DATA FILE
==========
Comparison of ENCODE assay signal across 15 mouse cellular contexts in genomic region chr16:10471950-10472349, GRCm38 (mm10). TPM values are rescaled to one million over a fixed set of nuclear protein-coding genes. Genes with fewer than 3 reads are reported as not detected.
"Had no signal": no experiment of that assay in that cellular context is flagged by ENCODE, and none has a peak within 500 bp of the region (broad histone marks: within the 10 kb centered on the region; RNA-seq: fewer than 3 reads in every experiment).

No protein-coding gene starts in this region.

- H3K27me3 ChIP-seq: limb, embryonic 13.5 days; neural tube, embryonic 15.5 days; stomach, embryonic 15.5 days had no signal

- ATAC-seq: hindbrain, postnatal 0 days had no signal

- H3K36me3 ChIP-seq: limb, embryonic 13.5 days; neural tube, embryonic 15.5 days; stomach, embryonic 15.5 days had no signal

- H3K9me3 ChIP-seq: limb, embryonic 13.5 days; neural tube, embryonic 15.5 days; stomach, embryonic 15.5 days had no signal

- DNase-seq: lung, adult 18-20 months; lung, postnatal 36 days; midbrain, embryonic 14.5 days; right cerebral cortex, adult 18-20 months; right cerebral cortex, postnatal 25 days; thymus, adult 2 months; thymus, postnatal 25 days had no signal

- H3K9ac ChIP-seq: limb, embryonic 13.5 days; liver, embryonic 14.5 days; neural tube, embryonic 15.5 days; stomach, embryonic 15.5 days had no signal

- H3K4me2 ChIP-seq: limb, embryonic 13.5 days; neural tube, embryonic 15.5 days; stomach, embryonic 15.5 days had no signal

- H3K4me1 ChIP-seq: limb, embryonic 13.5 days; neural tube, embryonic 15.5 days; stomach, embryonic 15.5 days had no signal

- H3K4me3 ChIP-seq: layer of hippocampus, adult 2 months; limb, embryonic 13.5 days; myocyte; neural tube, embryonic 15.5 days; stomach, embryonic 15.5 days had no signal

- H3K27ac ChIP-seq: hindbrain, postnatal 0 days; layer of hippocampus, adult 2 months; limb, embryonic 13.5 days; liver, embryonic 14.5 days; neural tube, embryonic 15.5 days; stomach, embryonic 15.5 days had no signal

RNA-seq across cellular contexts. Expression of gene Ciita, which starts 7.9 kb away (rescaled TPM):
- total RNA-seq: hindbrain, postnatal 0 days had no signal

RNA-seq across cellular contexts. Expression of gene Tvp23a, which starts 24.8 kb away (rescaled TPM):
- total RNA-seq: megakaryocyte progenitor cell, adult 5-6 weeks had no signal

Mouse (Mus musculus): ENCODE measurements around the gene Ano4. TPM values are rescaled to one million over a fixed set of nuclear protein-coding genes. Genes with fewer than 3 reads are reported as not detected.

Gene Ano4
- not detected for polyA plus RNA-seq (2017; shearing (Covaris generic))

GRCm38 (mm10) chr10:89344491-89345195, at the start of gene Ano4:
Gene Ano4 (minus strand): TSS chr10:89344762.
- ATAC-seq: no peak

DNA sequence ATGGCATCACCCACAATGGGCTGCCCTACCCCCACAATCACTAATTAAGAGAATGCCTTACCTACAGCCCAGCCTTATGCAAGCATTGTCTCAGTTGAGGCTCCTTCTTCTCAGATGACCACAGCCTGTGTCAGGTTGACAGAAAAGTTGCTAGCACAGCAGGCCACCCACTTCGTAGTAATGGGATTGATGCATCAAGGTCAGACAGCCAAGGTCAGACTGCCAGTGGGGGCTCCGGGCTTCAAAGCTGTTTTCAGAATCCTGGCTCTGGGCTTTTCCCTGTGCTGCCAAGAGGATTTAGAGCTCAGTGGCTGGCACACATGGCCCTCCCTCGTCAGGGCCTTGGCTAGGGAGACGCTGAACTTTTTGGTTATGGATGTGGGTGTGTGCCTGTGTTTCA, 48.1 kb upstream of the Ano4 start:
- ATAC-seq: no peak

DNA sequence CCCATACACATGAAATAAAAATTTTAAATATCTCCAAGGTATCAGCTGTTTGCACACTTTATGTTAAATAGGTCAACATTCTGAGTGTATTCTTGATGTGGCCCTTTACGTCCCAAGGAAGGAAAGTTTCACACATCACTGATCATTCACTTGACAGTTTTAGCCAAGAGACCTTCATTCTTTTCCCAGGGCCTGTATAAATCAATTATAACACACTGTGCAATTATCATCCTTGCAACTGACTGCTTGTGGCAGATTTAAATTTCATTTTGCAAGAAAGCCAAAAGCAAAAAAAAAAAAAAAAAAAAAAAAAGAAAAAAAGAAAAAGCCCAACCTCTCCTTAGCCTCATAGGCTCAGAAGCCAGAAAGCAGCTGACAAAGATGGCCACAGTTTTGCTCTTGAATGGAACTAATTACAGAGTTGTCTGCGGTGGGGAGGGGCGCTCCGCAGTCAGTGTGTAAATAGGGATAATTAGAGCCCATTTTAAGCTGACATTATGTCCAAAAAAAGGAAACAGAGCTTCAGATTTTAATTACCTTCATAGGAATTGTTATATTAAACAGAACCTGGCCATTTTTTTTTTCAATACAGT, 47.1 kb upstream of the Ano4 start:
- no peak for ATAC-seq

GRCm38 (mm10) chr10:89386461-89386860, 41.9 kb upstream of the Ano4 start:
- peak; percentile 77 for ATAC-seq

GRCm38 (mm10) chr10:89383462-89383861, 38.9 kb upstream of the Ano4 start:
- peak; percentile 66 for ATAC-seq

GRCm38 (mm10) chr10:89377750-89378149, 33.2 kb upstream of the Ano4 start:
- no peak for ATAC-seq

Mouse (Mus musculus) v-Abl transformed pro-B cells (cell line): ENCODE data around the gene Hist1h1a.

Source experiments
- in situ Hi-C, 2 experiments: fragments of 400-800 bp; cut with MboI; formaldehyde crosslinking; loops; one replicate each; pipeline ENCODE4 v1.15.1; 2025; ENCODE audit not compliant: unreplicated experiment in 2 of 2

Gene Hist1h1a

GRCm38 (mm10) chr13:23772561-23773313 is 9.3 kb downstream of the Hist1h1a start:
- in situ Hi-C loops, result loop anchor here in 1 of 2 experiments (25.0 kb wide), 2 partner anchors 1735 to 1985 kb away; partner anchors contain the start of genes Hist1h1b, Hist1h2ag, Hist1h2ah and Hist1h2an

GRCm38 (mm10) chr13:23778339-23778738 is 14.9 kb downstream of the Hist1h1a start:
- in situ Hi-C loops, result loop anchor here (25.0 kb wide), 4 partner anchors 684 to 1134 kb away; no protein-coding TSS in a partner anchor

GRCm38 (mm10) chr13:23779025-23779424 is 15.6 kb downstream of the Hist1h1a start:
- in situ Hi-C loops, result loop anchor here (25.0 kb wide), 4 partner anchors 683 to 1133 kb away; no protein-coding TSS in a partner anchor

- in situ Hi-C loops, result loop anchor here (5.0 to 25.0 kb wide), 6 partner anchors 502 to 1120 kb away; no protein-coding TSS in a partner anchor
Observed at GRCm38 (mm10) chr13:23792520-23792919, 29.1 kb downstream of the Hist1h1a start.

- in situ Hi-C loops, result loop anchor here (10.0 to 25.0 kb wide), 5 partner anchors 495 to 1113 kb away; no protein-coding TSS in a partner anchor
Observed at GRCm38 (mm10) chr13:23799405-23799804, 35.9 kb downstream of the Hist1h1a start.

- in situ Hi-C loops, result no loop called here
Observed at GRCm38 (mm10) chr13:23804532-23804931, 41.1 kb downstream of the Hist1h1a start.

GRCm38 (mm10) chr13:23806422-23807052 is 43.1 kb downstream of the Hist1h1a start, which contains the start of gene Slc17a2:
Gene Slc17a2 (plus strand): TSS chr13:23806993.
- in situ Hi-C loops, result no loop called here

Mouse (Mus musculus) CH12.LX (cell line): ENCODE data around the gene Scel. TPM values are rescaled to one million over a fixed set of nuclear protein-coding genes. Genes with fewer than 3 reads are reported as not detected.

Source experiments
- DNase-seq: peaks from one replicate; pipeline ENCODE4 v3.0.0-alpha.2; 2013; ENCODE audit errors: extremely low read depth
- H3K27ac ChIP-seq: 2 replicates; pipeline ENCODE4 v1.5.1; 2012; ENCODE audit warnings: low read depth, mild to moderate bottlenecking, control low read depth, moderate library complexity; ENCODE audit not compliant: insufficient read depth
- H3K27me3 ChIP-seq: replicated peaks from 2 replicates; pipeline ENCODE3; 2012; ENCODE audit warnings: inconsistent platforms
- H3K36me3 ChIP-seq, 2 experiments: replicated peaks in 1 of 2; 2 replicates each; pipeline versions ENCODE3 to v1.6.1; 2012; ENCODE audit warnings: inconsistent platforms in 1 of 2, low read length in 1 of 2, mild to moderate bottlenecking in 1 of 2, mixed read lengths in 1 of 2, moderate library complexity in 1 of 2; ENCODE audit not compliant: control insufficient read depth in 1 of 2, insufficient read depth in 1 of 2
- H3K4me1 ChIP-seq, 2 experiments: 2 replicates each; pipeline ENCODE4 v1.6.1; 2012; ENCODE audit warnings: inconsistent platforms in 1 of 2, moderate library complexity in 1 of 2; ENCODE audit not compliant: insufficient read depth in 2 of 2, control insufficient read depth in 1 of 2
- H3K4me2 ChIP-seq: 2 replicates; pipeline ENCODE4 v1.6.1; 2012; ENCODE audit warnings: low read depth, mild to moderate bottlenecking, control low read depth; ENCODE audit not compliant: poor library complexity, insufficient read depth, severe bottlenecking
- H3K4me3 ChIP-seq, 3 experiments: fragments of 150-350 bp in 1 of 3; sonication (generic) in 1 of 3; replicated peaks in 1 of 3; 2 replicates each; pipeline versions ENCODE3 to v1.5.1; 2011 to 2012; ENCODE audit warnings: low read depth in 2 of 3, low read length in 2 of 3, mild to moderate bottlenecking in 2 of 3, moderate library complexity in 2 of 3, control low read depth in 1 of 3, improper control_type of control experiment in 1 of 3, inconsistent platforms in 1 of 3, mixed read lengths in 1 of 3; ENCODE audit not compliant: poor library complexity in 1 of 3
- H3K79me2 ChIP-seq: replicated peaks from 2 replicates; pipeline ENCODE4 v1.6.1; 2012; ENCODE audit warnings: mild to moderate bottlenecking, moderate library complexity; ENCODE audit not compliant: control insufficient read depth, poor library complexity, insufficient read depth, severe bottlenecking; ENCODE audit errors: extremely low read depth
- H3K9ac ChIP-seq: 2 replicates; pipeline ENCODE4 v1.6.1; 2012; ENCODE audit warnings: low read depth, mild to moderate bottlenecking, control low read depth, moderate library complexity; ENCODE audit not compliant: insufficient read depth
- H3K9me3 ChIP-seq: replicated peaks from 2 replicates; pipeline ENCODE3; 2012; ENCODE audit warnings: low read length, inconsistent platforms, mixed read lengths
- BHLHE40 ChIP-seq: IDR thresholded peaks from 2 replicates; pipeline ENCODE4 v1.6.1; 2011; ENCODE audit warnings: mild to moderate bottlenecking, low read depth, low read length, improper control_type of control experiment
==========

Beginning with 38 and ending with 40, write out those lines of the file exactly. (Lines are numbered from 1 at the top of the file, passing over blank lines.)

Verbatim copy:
GRCm38 (mm10) chr13:23772561-23773313 is 9.3 kb downstream of the Hist1h1a start:
- in situ Hi-C loops, result loop anchor here in 1 of 2 experiments (25.0 kb wide), 2 partner anchors 1735 to 1985 kb away; partner anchors contain the start of genes Hist1h1b, Hist1h2ag, Hist1h2ah and Hist1h2an

GRCm38 (mm10) chr13:23778339-23778738 is 14.9 kb downstream of the Hist1h1a start: